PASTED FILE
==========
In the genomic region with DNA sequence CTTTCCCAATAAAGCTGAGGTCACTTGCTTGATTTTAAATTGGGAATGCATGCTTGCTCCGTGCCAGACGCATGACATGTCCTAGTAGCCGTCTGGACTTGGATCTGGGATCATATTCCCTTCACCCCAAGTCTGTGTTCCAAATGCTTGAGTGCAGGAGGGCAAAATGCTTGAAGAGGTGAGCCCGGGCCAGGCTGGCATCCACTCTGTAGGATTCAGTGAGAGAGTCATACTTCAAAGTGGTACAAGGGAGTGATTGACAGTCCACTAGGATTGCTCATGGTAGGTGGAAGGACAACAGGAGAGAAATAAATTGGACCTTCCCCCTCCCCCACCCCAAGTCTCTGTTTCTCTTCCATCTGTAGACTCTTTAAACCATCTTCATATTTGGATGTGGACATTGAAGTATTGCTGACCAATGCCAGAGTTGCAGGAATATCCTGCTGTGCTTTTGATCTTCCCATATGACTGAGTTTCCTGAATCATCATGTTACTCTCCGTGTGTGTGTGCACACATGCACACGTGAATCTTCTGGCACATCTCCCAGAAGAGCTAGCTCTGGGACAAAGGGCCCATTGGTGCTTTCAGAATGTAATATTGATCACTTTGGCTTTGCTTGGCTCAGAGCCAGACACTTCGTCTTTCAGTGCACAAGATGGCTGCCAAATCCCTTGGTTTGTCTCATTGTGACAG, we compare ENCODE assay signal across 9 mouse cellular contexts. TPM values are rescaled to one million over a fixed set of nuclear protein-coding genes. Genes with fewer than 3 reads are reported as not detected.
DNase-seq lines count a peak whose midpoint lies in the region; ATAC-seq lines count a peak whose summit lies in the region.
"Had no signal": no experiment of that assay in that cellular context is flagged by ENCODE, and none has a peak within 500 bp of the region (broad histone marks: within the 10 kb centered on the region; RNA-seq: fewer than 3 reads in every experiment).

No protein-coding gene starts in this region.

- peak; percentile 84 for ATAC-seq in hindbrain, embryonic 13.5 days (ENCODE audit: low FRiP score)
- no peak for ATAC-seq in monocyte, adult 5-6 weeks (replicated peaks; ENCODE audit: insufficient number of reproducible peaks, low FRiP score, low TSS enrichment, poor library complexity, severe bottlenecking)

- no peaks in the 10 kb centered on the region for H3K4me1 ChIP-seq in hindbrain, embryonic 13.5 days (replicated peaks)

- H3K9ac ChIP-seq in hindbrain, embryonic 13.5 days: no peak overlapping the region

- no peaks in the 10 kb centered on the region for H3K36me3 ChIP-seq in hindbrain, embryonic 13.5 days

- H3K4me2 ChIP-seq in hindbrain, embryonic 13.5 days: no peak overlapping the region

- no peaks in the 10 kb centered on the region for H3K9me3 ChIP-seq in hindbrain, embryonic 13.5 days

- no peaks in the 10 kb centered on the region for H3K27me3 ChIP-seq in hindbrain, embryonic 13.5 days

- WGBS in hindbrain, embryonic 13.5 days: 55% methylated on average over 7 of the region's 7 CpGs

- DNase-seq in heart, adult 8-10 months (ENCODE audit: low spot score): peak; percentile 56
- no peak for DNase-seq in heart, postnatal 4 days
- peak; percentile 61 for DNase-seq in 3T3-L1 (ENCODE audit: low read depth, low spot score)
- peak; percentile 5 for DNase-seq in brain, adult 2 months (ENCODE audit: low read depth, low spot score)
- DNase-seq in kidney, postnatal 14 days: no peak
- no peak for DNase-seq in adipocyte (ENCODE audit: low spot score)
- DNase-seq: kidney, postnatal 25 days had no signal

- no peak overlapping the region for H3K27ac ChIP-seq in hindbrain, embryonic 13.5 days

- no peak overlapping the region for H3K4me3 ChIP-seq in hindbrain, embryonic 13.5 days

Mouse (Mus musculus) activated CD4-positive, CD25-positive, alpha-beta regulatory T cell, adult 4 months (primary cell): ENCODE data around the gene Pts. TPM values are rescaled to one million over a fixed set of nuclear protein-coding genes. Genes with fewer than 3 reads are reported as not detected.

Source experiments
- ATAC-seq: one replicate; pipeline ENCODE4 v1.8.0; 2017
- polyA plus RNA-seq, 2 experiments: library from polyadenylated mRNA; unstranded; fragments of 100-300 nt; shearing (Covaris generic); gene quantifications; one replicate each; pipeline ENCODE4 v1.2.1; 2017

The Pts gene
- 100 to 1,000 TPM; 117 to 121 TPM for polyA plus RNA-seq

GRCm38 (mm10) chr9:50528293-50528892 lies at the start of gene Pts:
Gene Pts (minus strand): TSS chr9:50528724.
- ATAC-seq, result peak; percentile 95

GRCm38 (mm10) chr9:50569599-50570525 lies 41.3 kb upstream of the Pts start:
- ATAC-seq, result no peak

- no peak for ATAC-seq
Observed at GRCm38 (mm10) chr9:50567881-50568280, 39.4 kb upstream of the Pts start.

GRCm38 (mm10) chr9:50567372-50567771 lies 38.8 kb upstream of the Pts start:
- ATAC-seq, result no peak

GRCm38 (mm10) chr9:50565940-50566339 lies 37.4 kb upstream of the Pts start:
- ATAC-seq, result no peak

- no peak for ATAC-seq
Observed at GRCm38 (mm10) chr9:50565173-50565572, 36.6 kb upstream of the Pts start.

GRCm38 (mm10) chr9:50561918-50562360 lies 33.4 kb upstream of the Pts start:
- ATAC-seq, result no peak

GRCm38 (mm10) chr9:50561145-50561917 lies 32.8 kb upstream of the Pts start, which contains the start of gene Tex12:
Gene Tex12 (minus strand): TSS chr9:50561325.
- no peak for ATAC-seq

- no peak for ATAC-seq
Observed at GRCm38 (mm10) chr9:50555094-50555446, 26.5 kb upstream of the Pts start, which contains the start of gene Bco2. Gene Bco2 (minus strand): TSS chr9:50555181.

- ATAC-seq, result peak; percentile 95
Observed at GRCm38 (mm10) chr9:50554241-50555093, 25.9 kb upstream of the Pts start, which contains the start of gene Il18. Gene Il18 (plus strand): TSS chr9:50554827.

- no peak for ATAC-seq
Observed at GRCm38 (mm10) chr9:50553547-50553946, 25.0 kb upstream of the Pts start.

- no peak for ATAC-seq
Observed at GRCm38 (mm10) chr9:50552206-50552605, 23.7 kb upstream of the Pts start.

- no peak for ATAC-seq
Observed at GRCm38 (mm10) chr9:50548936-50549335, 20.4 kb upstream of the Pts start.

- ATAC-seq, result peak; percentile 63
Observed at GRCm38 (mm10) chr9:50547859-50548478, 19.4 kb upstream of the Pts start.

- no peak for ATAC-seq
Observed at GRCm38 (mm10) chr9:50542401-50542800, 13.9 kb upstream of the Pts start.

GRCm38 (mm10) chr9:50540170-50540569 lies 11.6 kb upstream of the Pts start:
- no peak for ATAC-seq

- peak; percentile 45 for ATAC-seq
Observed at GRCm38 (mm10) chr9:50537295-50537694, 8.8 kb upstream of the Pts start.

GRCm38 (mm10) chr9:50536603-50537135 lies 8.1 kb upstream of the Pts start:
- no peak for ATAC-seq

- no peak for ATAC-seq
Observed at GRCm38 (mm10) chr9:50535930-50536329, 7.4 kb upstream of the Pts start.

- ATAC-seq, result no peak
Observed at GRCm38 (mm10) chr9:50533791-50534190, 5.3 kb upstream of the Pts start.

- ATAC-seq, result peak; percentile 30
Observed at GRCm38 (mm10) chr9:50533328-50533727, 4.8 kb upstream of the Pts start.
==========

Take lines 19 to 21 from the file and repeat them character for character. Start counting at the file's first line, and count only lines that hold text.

- no peak for DNase-seq in adipocyte (ENCODE audit: low spot score)
- DNase-seq: kidney, postnatal 25 days had no signal

- no peak overlapping the region for H3K27ac ChIP-seq in hindbrain, embryonic 13.5 days